While I am now a resident of Chicago, I lived in New York City for the duration of Rudy Giuliani's mayoralty. My support for his presidential candidacy stems from watching him transform a derelict, sclerotic and dangerous city into the vibrant urban center it is today. He did so by promoting the classical liberal virtues of public order, private accountability and entrepreneurial freedom that are sorely needed at the federal level. His triumph in the face of entrenched ideological, partisan and special interest opposition suggests he can succeed in Washington, making good the old adage that if you can make it in New York, you can make it anywhere.
At the time Rudy Giuliani was elected mayor, New York was in danger of falling apart and becoming an urban shell. Crime was out of control, with more than 2000 murders a year. There were large areas of the city where I was afraid to venture. A growing proportion of the city was on welfare. The Crown Heights riots had revealed the costs of treating people as members of ethnic groups rather than as individuals linked by civic bonds. Because of the low quality of life and high taxes, middle-class citizens were fleeing the city.
Rudy Giuliani turned this all around. He understood that civil order is the foundation of a prosperous and flourishing society and thus focused on policies that radically reduced crime of all kinds. One cannot say of many politicians that there are people alive because of their policies, but without Rudy Giuliani's leadership many walking the streets of New York today would have faced an early death.
Giuliani also understood that personal accountability provided the best opportunities for escaping poverty. He substituted workfare for welfare. Just as there are people were alive today as a result of Giuliani's policies, there are many more who are earning a decent living and self-respect.
But Giuliani did not simply restore order, he recognized that the conditions for enterprise and freedom required substantial tax cuts and deregulation. It is a tribute to the sum of his policy choices that today most New Yorkers want to stay New Yorkers, and that city has once again a claim to being the greatest city in the world.
To be sure, Giuliani is not solely responsible for the revival of New York. Impersonal forces, like the stock market boom and the decline of the crack epidemic, played important contributing roles. But huge forces militated against regeneration as well. Every day New York's leading newspaper delivered a wide range of bad ideas to the doorsteps of its most influential citizens. Its public sector sustained powerful unions with a vested interest in preserving the status quo.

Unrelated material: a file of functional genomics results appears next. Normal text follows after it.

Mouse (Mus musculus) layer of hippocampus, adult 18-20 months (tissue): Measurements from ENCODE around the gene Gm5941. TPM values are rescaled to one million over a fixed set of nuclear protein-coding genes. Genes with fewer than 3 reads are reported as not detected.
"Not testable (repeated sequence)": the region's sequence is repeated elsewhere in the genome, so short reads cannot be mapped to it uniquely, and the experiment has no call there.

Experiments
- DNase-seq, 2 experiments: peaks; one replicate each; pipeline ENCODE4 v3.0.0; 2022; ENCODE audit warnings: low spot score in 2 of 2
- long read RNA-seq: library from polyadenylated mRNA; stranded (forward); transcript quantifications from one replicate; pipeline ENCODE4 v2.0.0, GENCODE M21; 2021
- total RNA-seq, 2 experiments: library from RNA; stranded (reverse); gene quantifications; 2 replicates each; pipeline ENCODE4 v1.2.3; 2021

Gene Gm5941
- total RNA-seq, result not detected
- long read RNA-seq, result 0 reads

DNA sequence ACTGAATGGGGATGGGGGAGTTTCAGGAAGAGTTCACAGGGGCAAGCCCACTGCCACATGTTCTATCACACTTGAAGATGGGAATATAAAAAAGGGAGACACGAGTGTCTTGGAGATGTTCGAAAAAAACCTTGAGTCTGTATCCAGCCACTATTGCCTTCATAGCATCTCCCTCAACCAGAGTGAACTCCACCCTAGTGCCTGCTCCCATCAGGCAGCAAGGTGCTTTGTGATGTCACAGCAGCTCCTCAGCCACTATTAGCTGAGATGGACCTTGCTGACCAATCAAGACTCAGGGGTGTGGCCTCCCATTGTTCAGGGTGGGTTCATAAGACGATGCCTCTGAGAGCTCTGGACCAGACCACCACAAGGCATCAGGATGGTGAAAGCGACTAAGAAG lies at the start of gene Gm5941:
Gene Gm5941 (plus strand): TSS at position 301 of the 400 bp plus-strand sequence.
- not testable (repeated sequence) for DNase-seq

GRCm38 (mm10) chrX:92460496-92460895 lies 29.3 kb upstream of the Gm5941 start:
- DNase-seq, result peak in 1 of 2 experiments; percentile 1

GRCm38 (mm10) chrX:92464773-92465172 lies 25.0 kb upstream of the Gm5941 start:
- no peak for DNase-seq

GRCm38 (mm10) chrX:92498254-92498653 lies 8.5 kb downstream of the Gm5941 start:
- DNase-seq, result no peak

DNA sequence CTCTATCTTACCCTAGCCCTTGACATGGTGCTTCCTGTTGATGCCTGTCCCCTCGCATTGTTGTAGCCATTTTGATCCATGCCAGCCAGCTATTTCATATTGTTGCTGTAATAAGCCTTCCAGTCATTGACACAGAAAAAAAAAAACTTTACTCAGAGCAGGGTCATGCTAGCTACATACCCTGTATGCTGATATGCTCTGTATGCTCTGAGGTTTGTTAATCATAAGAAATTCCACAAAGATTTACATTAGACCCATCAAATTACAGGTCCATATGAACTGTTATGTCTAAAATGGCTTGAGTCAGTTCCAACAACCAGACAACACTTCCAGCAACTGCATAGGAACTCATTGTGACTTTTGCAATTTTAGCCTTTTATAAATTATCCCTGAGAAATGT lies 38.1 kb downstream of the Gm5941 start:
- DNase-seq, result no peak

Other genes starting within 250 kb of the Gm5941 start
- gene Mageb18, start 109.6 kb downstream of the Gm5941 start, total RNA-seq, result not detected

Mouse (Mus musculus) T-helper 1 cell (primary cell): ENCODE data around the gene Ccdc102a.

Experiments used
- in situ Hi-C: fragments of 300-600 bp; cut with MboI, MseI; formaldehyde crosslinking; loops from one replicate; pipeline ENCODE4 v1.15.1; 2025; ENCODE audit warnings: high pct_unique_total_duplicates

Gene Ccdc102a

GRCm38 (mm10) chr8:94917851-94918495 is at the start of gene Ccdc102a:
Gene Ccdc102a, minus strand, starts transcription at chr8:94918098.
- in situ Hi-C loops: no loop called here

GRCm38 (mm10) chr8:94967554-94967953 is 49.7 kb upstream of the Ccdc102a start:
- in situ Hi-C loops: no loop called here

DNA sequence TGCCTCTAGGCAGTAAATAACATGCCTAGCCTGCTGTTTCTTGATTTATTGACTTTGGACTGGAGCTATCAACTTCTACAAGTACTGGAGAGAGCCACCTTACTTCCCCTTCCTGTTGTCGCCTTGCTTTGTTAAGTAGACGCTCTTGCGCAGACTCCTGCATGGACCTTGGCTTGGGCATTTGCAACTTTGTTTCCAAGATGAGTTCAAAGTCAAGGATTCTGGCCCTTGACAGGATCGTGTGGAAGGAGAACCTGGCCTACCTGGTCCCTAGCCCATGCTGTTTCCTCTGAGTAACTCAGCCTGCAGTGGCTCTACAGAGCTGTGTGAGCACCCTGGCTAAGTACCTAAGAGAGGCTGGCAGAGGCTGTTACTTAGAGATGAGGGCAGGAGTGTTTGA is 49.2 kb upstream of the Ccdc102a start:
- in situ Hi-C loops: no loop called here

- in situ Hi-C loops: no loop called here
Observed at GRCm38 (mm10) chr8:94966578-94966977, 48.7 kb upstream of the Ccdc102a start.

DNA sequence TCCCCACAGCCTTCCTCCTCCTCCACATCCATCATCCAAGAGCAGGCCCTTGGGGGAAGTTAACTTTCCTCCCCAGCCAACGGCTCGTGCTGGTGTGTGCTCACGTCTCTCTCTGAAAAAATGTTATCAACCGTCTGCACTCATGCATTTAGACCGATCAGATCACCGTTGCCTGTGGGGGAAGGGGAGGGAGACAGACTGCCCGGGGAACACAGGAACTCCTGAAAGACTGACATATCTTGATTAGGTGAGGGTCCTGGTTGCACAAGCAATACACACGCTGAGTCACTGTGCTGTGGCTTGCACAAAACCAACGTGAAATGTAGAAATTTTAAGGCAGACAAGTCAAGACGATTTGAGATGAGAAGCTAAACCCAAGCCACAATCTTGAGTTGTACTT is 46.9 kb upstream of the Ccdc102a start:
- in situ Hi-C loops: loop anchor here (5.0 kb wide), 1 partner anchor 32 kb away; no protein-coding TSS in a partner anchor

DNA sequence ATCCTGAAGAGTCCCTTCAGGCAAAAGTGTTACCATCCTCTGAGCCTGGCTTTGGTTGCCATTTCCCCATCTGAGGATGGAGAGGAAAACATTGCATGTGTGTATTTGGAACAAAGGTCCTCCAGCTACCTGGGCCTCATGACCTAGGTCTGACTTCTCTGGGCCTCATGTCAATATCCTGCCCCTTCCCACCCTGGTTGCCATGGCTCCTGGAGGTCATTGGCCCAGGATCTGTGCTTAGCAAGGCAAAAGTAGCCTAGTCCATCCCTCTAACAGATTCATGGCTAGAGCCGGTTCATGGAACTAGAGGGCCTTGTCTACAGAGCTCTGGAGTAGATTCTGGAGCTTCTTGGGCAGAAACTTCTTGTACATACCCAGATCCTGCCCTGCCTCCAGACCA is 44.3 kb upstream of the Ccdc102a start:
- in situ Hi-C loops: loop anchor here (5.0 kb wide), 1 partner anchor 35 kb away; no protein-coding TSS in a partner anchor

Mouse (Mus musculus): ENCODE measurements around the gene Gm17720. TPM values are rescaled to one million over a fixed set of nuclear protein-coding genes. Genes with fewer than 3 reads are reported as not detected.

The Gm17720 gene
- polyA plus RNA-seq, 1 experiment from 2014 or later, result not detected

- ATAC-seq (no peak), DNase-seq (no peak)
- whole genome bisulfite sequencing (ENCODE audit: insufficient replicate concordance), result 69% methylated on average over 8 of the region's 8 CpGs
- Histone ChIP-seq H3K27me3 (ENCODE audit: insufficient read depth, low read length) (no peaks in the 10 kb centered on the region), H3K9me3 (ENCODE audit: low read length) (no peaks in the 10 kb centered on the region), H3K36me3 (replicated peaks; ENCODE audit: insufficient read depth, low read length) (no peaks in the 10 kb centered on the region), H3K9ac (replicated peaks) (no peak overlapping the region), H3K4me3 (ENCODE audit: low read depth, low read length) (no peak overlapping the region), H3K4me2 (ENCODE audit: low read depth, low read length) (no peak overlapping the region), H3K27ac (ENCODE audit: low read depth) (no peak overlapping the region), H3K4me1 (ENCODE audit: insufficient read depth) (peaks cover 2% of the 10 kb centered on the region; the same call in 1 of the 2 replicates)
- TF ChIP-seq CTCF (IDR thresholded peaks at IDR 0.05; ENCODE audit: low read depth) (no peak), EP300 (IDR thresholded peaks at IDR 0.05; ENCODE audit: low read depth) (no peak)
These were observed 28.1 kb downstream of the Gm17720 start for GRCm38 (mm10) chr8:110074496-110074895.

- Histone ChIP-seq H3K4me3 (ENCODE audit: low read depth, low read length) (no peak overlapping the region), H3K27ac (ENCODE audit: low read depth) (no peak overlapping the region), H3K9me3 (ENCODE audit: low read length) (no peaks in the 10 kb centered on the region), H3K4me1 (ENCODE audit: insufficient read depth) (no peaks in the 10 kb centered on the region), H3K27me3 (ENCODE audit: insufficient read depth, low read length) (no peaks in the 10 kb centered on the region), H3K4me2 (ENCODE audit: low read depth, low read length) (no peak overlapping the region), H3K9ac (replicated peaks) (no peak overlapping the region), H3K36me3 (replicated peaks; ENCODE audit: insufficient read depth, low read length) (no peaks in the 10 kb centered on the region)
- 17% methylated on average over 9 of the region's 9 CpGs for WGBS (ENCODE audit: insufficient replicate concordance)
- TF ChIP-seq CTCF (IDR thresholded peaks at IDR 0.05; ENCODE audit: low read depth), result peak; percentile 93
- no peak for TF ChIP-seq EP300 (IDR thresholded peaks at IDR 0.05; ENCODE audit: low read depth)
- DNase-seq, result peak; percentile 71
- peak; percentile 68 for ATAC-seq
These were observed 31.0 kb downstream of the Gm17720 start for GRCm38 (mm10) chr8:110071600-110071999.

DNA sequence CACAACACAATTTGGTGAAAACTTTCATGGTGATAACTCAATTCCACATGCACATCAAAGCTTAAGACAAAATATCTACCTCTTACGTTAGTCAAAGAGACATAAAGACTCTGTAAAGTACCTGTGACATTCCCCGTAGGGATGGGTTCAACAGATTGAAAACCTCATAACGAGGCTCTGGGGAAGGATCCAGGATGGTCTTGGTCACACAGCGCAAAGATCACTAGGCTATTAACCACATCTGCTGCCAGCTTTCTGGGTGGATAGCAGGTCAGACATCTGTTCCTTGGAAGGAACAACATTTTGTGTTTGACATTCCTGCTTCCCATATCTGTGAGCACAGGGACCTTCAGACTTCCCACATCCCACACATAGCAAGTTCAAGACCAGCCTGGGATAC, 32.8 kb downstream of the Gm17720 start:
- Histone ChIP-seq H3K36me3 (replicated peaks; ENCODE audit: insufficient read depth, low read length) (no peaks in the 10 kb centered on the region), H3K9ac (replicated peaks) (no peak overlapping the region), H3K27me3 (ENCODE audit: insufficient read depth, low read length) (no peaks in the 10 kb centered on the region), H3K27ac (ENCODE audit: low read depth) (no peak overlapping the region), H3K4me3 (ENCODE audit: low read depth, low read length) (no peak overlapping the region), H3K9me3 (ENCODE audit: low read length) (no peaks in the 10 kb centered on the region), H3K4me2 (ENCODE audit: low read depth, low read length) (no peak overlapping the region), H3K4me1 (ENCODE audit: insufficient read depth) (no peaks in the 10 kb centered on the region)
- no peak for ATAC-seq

Giuliani personally held these reactionary forces in check with his relentless stress on the sound political principles of civic order, personal accountability and freedom. Like Margaret Thatcher, he forced the opposition to change so that for the foreseeable future no viable politician in the city will advocate a return to the culture of dependency and the toleration of low standards of social conduct.
The values that were at the heart of the Rudy Giuliani's mayoralty would serve him well as President. Just as there needs to be respect for civic order in city for it to thrive there needs to be respect for global order, particularly in an age of weapons of mass destruction, for the United States to be secure.
The mayor's insistence on personal accountability unites social conservatives and libertarians and would help him secure the breadth of the conservative coalition necessary to govern as President. He is also a strong supporter of federalism — the constitutional structure most amenable to that coalition. Federalism simultaneously allows states to choose social norms that serve their citizens and citizens to choose states that serve them the best.
Mayor Rudy Giuliani successfully acted on his understanding that the greatness of America has been that its institutions foster both respect for the rule of law and a love of freedom, including entrepreneurship. A President Giuliani would have both the vision and determination to maintain, renew, and improve these institutions.
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